Gold Vs. Google 2 Years Later To The Day: One Is Up Over 70% the Other Only 4%

September 23rd 2009 Google hit $500 a share and Gold hit $1,00 an ounce and we asked the question:

“What you think is a better investment right now, Google at $500 a share or Gold at $1,000 an ounce.”

We put up a poll for a week and the results were split right down the middle, 50% picking Google, 50% picking Gold.

So we sit exactly two years later.

Google is trading at $520 a share up 4% over 2 years.

$10,000 invested in Google two years ago would be worth just $10,400.

Over the last 52 weeks Google has traded as low as $473 and as high as $643

Gold on the other hand closed at $1,755 up 75% from two years ago

$10,000 invested in Gold would be worth $17,555 2 years later.

Over the last 52 weeks Gold has been as low as $1,314 and as high as $1,907

So the worst you could have done at any point in the last year with gold is selling it for over 30% higher than two years ago, while Google you could have actually lost money with if you sold at the low of $473.

We will see where we are at next year.



  1. says

    Have to say, gold bubble is popping. Dollar strength ahead, inflation risk off the table, deflationary expectations back on big time. Massive deleveraging forthcoming, margin reduction, and cash raising. Commodities will go bust, gold included, oil will get slammed.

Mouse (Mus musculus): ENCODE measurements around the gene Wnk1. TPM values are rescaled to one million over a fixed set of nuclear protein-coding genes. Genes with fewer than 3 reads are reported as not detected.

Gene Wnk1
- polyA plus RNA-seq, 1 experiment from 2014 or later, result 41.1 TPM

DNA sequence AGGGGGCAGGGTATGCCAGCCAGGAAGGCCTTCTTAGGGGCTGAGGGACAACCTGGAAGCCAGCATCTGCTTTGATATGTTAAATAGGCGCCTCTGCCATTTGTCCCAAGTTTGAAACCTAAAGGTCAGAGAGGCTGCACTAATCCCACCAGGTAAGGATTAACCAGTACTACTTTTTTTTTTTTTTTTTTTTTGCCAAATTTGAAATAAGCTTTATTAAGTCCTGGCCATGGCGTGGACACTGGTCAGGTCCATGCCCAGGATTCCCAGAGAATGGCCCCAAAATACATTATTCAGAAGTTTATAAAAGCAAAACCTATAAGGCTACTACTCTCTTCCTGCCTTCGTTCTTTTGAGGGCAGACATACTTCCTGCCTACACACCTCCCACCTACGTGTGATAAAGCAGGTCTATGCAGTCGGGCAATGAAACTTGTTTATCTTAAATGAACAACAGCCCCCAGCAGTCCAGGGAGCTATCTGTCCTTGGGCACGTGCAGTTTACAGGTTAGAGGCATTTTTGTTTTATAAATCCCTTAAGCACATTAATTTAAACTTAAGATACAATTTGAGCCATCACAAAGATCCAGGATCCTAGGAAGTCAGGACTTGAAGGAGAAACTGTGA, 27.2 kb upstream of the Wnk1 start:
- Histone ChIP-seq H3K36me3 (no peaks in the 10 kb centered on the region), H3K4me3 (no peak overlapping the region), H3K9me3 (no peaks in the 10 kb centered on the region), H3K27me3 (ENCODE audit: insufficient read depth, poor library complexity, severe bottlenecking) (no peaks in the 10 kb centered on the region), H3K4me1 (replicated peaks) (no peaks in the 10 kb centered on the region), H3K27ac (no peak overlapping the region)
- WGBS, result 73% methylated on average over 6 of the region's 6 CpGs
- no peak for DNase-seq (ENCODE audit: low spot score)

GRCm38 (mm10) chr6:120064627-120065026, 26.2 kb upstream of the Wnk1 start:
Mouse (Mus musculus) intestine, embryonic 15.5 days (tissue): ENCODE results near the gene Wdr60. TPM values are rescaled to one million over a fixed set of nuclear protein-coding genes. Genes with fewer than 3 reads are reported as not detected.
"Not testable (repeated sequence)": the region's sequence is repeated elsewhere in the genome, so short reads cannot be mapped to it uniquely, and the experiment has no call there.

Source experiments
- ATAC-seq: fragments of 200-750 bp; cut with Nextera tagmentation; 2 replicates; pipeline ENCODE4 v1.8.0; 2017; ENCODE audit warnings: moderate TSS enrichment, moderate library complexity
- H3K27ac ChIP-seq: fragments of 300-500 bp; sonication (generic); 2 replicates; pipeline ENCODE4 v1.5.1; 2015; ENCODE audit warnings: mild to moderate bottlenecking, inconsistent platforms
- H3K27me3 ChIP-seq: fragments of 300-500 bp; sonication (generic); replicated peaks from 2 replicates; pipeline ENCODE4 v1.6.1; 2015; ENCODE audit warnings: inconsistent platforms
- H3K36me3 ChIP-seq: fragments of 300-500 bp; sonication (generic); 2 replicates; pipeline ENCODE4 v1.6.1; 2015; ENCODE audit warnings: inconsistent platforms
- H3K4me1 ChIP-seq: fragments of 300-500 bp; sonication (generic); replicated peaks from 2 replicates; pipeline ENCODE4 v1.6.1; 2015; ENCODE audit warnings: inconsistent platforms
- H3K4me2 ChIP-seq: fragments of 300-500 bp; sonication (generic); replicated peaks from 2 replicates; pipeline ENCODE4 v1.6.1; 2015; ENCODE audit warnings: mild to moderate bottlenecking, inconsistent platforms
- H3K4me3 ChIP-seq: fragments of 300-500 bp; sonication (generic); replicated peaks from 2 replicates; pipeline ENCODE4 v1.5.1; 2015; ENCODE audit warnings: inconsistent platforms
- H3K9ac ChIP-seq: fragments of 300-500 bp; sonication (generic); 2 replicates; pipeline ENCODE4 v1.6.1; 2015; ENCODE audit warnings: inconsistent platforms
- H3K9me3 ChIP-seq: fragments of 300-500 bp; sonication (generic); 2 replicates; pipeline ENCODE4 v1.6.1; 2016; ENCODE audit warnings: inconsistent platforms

2. Jp says

    I will say after being in Bali for well over a year, today was the first day I saw on all the money changer signs on the street that the USD is actually ahead of the AUD. I hope that it keeps up. At least that is in relation to Indonesian Rupiah.

  3. says

    Inflation risk off? How did you come to that conclusion?
    We are still cycling through the 700+ Billion from the last stimulus package. Now we raised the debt ceiling to 110% GDP (with that last 2.4 Trillion dollar raise).

    We went from 9 Trillion dollars in debt in 2008 to 14.5 Trillion dollars in debt in 2011 (nearly doubling the debt in 3 years). Now we are at 40% of ever dollar that the federal government takes in go to pay off the INTEREST on the debt.

    I don’t see how you think that inflation risk is over. The Government is artificially holding interest rates at near 0% just to keep the economy moving.

    I just don’t see how you can have nearly 1 Trillion dollars (Trillion = a million millions) poured into the economy and now have more money chasing the same amount of good and services and not expect to see inflation.
    That just goes against the laws of economics.

    Please site your source on how you came to that conclusion?


  4. Vikas says

    If somone had bought a google shares 15 days back he would have lost 25 dollars while someone invested in gold would have lost close to 220 dollars in the same time. So no point in comparing apples with oranges.